Zombies Ate My Neighbors was originally developed by LucasArts. It was published by Konami, a company already known for platformers in 1993.[4] Music for the game was composed by Joseph "Joe" McDermott. The ZAMN engine would later be used for Ghoul Patrol, Metal Warriors and Big Sky Trooper.[5] The developer wanted to include battery save in the game but was unable to as they could not afford it.[6]

The monsters in the game are based on classic horror films released in the 1950s and more modern films like Friday the 13th and The Texas Chain Saw Massacre.[7] Weapon effectiveness is also based on these depictions; werewolves die in one hit if attacked with silverware and vampires die faster if attacked with the crucifix. In the SNES version of the game, there's a flamethrower which is not included in the Sega Mega Drive version.[7] The North American release was released with a variant cover art in limited quantities.[citation needed]

Release[edit]

The PAL Sega Mega Drive release was renamed Zombies

The game's theme was subject to some censorship. This game was released before the ESRB inclusion and before then, Nintendo did not want violence in their video games. Nintendo of America ordered all depictions of blood and gore be removed or changed to purple ooze.[8] Censorship committees in several European Nations—i.e. United Kingdom, Ireland, Italy, France, Spain, Austria, Portugal, Finland, Denmark, Norway, Sweden, Germany and Australia—censored more by having the game renamed to Zombies and ordered other changes including the replacement of the chainsaw-wielding enemies with lumberjacks wielding axes.[9]

Reception[edit]

 Reception
Aggregate scores
Aggregator Score
GameRankings 84.5%[10]
Review scores
Publication Score
Electronic Gaming Monthly 9 out of 10[10]
IGN 8 out of 10[11]
Nintendo Power 3.8 out of 5[10]
Nintendo Life 8 out of 10[3]
Sega-16.com 8 out of 10[4]

Although not an immediate success, Zombies Ate My Neighbors became a cult classic years after its release.[3][11] Upon its release, it got above average praise, earning an 84.5% on Gamerankings.com.[10] Reviewers of the game often cited its humor, two-player mode, graphics and music as some of its best aspects.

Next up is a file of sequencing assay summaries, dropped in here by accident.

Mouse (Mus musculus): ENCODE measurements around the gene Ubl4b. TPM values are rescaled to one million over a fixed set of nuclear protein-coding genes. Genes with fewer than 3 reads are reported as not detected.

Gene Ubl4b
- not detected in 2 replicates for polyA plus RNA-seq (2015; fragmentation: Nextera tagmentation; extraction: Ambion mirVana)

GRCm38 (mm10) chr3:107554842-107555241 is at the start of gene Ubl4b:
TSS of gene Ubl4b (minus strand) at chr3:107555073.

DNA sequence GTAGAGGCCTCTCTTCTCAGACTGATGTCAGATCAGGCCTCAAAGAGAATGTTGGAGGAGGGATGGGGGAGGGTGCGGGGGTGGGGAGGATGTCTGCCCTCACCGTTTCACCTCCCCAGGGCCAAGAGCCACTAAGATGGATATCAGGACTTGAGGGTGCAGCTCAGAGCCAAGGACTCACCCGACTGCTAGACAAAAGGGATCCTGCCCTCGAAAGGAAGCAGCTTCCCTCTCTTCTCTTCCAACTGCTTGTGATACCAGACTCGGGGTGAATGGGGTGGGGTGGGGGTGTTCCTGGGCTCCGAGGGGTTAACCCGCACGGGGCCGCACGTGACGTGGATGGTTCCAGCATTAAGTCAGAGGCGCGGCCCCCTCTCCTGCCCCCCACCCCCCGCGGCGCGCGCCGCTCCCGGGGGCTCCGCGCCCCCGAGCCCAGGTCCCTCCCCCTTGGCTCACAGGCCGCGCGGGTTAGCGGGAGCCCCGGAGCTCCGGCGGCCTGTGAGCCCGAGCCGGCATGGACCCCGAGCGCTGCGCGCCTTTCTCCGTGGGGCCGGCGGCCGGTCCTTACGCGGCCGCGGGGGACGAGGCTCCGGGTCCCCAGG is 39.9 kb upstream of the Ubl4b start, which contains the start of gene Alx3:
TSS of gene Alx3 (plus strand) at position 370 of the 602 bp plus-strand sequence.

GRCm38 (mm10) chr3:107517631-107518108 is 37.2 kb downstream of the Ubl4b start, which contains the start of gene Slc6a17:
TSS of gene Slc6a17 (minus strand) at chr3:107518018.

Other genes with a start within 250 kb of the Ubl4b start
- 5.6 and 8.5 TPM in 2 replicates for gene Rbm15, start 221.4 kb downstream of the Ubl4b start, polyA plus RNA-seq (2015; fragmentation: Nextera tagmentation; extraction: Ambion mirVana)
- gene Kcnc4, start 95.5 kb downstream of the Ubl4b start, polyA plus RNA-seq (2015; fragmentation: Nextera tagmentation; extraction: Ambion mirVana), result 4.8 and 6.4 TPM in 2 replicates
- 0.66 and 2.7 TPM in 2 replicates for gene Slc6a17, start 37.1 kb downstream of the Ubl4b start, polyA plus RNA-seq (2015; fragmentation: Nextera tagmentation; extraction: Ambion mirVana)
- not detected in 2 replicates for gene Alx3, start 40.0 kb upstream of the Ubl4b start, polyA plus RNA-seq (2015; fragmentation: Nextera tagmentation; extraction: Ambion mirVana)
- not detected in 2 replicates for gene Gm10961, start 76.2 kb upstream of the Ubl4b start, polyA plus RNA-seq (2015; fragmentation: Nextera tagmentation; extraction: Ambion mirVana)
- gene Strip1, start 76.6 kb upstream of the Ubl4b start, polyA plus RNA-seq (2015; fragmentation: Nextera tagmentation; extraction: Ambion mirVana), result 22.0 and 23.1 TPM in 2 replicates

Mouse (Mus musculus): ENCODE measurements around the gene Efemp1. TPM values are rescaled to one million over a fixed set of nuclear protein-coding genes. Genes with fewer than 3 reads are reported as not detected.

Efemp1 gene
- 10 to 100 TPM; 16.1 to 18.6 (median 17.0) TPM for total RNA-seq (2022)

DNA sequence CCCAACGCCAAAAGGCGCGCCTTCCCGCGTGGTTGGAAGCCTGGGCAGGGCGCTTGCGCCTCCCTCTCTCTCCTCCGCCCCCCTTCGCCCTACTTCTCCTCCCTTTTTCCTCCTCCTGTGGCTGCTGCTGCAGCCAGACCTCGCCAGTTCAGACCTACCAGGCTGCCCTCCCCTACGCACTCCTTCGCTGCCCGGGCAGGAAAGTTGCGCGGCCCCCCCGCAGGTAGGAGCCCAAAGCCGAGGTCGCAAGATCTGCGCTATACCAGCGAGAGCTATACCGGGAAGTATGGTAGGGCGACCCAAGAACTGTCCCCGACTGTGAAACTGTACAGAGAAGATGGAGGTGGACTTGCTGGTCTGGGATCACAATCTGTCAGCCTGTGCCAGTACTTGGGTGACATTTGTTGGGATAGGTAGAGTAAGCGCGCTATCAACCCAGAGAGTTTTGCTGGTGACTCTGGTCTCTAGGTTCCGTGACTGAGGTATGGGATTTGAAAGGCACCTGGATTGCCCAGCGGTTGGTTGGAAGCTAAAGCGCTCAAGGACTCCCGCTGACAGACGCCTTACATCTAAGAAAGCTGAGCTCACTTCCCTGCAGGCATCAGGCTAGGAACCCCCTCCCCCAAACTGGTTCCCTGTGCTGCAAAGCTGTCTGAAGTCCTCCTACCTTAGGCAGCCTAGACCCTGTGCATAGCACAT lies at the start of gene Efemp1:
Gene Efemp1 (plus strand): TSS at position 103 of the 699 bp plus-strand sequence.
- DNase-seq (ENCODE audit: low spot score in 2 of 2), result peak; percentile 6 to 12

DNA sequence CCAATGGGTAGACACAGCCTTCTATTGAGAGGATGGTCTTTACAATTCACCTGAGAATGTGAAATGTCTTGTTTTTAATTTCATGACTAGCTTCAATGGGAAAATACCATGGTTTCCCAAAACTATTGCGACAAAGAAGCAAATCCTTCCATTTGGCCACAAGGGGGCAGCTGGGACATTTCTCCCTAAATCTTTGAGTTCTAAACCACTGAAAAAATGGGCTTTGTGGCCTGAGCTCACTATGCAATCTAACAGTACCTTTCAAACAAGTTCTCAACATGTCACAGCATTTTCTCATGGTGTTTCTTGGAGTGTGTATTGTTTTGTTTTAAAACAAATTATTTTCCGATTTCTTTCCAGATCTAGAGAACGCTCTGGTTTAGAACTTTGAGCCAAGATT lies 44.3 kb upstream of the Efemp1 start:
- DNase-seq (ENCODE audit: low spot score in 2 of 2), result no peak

Mike Seiblier of Sega-16.com said the variety of weapons shows off the game's "tongue in cheek nature by giving you weapons and items like, silverware, dishes, soda can grenades, a weed whacker, keys, bazookas as well as health packs".[4] The Armchair Empire similarly praised the variety and strategy that the weapon system incorporated. They also made note of the "little details that make it so cool to play", saying "If you come across a door, which you don't have the key for, you can blow it open with the bazooka."[12] Critics agreed the co-op mode is "highly recommended".[13]

The game's "colorful and detailed" graphics have been praised as well as its soundtrack which Seibler called an "homage to the spooky, over the top music found in old, scary flicks".[4] He went on to mention the sound effects are equally impressive. Corbie Dillard of Nintendolife.com said the graphics do not "exactly set new 16-bit standards, but they still manage to look sharp and the creative use of the darker color scheme used throughout the game really makes the creepy visuals come to life onscreen".[3] He ended his review by affectionately calling the game a "second-rate horror movie" version of Contra.